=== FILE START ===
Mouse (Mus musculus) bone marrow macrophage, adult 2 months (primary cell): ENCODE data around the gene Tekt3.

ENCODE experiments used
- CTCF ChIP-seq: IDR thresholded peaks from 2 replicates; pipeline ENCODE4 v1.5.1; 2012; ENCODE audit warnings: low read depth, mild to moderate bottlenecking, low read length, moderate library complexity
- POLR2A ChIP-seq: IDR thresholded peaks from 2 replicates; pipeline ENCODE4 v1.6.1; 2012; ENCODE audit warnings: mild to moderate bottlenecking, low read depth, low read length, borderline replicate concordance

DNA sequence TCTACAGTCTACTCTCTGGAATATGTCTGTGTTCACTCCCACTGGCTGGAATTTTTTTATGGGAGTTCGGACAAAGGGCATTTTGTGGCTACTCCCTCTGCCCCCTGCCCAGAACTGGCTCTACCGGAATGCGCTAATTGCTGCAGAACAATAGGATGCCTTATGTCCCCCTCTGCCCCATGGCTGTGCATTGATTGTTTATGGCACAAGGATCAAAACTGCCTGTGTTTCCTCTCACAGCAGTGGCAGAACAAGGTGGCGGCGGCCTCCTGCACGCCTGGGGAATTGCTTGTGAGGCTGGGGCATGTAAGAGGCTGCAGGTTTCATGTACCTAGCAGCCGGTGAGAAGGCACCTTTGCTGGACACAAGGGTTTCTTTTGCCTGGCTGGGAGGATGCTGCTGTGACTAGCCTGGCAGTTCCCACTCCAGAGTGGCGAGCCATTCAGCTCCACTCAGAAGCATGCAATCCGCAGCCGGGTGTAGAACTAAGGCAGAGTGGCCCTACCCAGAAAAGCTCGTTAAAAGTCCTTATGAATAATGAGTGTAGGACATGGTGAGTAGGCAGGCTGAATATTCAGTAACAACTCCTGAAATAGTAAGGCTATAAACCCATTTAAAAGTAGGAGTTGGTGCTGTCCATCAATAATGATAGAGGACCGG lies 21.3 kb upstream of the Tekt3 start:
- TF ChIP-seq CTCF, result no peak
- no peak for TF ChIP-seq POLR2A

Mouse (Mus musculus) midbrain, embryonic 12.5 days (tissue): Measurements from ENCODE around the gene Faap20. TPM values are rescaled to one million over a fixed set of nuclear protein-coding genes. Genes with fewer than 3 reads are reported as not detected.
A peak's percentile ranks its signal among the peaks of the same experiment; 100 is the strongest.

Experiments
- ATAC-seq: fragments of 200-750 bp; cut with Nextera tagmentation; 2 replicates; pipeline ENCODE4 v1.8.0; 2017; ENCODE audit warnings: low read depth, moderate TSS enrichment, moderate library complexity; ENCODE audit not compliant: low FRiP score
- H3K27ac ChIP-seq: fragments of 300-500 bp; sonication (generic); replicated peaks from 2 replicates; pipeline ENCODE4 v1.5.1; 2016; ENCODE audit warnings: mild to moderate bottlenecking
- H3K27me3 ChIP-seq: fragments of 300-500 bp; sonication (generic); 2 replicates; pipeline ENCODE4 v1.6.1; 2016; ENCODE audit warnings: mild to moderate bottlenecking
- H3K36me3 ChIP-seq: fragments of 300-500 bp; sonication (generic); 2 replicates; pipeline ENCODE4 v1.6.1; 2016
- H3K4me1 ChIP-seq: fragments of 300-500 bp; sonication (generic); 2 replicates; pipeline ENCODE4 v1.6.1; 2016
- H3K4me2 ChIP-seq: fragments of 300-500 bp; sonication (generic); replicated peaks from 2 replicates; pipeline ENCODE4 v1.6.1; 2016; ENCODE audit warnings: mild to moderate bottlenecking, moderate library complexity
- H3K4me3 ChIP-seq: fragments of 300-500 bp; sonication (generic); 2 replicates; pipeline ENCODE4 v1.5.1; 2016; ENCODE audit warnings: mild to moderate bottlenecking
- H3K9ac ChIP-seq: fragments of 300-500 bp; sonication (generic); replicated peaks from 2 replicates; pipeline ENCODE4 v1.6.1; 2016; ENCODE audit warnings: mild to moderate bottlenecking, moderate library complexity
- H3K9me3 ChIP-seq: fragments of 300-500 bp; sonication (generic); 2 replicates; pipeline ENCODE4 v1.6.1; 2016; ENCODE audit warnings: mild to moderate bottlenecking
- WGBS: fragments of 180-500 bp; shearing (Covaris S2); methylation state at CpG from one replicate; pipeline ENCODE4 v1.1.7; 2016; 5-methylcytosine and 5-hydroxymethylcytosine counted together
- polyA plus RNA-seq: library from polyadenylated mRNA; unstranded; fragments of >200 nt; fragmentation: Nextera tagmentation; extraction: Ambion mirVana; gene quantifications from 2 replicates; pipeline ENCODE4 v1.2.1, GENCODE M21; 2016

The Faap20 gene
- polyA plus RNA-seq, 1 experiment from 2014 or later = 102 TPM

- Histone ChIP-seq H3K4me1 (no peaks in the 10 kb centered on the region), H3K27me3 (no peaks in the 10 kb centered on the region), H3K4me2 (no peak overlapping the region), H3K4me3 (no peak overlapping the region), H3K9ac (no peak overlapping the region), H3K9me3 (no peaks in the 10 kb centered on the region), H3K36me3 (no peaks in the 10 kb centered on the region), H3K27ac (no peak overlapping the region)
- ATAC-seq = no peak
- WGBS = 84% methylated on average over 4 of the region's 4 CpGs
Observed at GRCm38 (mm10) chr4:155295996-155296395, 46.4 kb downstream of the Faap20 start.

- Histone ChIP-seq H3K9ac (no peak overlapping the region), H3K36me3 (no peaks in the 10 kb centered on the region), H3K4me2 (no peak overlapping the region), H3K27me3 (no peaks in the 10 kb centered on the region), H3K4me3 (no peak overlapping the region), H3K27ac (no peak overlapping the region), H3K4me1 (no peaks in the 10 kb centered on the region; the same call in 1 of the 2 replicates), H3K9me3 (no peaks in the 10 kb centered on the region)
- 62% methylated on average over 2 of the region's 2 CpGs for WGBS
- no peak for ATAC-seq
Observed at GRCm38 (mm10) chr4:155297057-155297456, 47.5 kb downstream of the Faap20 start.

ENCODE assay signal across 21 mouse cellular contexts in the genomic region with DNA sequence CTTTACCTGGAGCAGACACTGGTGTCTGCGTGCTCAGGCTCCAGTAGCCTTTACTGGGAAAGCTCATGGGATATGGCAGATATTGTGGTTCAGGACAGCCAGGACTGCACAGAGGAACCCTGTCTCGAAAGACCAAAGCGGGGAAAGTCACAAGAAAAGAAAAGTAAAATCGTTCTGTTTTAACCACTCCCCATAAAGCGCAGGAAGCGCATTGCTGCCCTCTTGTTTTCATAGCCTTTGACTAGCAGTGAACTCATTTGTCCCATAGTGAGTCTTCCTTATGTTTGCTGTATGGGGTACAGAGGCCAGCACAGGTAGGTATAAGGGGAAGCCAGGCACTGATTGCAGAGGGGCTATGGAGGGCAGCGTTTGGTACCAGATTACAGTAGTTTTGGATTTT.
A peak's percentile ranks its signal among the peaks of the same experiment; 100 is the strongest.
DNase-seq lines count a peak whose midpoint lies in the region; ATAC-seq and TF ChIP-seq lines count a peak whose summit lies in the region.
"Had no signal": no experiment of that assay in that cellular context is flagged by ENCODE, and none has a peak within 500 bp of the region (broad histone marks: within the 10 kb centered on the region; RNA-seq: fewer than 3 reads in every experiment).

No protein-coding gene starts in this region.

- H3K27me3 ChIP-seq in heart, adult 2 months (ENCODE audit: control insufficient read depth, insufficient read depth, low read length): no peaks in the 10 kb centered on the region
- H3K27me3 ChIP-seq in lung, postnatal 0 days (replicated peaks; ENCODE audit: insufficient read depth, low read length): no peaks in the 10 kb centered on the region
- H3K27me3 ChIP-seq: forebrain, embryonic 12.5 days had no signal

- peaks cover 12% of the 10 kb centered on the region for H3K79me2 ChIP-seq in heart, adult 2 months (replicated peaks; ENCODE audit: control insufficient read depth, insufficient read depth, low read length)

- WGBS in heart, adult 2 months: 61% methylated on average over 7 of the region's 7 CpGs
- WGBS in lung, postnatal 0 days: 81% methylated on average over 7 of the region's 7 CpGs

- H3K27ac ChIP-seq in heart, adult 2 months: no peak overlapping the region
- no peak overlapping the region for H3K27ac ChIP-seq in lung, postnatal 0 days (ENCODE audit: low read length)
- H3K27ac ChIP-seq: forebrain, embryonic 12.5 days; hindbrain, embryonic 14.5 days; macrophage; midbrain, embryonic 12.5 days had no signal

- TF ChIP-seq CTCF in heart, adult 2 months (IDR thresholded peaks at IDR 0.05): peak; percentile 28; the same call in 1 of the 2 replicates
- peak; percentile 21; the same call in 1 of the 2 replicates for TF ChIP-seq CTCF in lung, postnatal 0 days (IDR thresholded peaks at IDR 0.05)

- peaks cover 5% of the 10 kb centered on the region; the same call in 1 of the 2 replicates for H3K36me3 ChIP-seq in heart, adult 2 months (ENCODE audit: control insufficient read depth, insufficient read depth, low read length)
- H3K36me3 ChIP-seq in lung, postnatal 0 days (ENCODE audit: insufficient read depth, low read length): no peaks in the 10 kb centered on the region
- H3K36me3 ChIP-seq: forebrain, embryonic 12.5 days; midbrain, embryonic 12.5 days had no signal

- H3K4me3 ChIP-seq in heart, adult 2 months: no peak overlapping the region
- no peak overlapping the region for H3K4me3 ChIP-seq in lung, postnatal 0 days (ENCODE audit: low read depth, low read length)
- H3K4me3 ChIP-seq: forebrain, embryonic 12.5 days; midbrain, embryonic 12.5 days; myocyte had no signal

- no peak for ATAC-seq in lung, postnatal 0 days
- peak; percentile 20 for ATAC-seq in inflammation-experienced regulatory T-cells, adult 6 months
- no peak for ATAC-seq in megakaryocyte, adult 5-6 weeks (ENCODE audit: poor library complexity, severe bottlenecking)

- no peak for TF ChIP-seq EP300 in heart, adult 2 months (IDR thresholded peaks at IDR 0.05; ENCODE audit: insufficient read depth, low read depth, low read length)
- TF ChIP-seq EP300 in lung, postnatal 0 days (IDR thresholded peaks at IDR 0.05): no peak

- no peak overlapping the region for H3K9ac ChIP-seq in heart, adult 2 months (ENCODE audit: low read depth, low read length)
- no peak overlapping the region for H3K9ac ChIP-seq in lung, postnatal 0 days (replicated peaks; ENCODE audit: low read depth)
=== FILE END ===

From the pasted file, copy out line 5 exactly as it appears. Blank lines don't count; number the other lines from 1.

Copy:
DNA sequence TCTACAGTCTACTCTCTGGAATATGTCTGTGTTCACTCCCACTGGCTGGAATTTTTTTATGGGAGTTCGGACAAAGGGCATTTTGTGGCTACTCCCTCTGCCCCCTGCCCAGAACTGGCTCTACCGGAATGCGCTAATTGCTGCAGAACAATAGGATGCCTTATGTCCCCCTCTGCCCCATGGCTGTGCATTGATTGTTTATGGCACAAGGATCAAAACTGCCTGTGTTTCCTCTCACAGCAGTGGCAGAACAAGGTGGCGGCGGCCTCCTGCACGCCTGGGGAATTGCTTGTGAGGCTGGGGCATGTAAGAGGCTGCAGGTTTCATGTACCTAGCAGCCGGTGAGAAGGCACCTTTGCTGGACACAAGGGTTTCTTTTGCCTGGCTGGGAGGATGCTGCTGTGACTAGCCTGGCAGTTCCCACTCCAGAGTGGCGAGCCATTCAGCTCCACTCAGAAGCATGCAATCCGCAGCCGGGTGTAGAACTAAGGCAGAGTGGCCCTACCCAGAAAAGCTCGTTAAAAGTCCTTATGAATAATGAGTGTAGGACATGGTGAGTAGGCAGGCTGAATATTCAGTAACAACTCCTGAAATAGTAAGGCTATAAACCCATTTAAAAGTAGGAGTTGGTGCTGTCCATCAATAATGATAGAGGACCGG lies 21.3 kb upstream of the Tekt3 start: